August 01, 2015

Dementia Friendly America Initiative Launches in Communities Across the U.S.

(The pdf for the issue in which this article appears is available for download: (Bifocal, Vol. 36, Issue 6).)

 

Across the United States, an estimated 5.1 million people age 65 and older are living with Alzheimer’s disease, the most common form of dementia, and the number is expected to reach 7.1 million in the next decade. Nearly 60% of people with dementia live in their own communities, and one in seven live alone, creating an urgent need for communities to support people with dementia and their caregivers.

In a groundbreaking national effort, communities across the United States—from cities, to counties, to an entire state—are heeding that call and have announced that they will become “dementia friendly.” A dementia friendly community is defined as one that is informed, safe and respectful of individuals with dementia and their families, provides supportive options, and fosters quality of life.

“Alzheimer’s disease and dementia can be devastating to American families, but we are not powerless to support those living with the disease, their caregivers and loved ones,” said Senator Bill Frist, national spokesperson for Dementia Friendly America. “Starting in these communities, we’re building a nationwide effort to educate Americans about dementia, equip business owners and first responders to recognize and assist those with memory loss, and empower people with Alzheimer’s and dementia to engage independently and safely in community life for as long as possible.”

The communities include: Tempe, AZ; Santa Clara County, CA; Denver, CO; Prince George's County, MD; Knoxville, TN; and the state of West Virginia.

Led by the Dementia Friendly America initiative (DFA), the communities are taking action by leveraging tailored resources in business, community-based services and supports, faith communities, health care communities, legal and financial services, local government and residential settings. The work toward dementia friendliness will involve:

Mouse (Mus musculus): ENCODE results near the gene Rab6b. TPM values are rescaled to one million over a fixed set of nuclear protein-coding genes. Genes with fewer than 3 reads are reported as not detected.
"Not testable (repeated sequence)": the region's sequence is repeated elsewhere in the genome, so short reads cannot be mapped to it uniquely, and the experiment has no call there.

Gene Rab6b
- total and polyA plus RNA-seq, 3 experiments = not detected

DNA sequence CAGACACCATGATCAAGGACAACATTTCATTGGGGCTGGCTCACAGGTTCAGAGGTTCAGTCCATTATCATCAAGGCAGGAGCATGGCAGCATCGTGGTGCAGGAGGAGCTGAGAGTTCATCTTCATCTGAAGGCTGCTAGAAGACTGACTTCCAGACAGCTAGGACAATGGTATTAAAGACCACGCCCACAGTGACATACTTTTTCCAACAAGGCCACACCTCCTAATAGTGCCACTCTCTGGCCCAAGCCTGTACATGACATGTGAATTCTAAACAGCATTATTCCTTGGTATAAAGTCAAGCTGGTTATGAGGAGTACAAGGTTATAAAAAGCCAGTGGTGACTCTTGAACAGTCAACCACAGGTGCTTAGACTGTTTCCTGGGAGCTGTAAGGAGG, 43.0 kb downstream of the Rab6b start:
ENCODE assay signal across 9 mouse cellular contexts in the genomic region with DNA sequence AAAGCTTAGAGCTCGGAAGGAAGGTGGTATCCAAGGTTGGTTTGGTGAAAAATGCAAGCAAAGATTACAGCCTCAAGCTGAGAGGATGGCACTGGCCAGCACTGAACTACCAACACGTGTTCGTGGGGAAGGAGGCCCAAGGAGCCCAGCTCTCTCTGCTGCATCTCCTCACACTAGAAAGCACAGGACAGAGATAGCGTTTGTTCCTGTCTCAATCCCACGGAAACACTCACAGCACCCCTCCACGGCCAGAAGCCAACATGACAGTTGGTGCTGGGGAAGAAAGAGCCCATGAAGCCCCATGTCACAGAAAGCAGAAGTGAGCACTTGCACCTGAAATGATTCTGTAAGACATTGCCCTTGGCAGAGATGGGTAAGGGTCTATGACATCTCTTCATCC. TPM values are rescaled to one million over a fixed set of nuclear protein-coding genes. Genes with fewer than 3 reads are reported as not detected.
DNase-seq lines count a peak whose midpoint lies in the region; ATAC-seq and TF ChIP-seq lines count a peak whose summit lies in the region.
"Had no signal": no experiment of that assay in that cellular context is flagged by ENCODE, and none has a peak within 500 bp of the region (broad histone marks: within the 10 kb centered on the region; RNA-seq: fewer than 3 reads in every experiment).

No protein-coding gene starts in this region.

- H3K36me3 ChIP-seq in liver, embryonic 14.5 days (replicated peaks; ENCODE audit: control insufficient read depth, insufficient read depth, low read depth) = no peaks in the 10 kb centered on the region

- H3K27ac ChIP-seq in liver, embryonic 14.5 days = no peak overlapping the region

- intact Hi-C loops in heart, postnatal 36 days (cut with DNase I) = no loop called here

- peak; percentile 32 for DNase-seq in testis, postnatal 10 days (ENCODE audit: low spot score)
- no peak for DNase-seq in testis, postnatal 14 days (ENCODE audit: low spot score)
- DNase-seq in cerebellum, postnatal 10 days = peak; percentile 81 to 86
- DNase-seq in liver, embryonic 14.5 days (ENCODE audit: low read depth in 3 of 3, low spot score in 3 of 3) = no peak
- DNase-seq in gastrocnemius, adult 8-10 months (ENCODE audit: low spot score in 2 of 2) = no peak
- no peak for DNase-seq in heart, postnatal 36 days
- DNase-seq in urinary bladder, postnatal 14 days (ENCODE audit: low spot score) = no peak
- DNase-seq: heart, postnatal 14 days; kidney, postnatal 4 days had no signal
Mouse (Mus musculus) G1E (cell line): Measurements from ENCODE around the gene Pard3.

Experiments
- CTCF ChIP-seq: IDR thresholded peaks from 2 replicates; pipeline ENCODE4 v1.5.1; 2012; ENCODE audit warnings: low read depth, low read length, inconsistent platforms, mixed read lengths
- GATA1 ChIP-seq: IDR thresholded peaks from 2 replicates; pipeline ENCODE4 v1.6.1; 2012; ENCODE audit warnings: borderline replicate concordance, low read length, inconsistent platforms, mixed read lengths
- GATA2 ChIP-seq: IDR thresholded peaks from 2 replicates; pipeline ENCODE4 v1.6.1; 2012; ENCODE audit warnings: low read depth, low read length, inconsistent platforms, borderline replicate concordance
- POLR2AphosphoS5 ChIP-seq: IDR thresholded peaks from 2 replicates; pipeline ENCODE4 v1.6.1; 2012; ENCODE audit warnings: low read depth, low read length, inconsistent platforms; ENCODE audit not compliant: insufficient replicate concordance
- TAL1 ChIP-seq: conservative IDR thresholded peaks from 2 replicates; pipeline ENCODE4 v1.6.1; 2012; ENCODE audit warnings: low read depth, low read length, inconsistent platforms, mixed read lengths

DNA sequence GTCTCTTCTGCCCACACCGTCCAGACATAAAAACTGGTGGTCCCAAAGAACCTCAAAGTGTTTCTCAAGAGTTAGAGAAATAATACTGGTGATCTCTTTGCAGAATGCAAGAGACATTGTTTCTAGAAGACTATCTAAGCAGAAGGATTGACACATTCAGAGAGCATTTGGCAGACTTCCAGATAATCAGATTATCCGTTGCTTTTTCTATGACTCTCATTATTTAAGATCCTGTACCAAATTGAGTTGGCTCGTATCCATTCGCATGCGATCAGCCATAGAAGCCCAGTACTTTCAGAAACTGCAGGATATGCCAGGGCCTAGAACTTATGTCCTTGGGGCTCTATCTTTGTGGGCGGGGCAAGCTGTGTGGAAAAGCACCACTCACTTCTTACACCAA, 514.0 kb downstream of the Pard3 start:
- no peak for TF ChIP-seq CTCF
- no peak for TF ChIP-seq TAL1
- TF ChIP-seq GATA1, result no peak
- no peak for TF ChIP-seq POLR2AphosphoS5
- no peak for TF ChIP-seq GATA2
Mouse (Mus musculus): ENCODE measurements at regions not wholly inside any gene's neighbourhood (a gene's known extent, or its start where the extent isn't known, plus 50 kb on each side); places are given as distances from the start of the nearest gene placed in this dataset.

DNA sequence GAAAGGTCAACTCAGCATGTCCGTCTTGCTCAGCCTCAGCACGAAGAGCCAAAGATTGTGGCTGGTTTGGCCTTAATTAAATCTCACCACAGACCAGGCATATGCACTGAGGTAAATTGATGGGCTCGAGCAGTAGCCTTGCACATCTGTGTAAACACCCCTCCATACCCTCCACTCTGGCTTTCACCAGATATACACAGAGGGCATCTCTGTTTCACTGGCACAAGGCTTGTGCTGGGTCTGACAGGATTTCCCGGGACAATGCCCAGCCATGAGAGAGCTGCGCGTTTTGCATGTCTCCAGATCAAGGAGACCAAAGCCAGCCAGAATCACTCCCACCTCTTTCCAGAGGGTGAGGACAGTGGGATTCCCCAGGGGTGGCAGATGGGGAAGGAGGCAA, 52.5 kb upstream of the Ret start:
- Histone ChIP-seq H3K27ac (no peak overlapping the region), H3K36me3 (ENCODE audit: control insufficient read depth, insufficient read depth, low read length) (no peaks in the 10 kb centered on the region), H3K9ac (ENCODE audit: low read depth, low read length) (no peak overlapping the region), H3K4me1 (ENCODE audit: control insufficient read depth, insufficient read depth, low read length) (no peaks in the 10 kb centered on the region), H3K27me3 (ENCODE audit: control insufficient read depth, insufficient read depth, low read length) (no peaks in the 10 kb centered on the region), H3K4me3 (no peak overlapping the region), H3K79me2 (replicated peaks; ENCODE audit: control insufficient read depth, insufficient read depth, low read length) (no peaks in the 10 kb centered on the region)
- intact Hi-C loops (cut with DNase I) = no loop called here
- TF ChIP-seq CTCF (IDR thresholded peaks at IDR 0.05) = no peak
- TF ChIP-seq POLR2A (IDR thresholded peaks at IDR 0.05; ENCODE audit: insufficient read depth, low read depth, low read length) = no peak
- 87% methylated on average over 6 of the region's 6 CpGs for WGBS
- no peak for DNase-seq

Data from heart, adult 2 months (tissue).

• Raising awareness about dementia and transforming attitudes
  • Having supportive options that foster quality of life
  • Supporting caregivers and families touched by the disease
  • Promoting meaningful participation in community life
  • Reaching those who are underserved

DFA is building on the leadership of ACT on Alzheimer’s and 34 communities in Minnesota actively working to become dementia friendly. The model employed in Minnesota includes a rigorous, community-based process that brings people together to help a community create a supportive environment for people with dementia. More than 50 organizations—including AARP, the Alzheimer’s Association, CVS/Caremark, the International Association of Chiefs of Police, the National League of Cities, and USAgainstAlzheimer’s—have joined forces to make dementia friendly communities a reality across America through DFA, with the goal of piloting 15 communities by 2016.

DFA is set to launch a web-portal in late summer, which will include sector-specific tools and resources for those interested in working toward dementia friendliness. Those interested in learning more about the initiative are encouraged to visit the website, www.dfamerica.org, which will be updated on an ongoing basis as the tools and resources are being developed.

The Dementia Friendly America initiative (DFA) is a cross-sector, national effort leveraging tailored resources and tools to equip all community sectors to support those with dementia and their caregivers and families. By 2016, the Dementia Friendly America initiative will pilot 15 dementia friendly communities across the nation. ■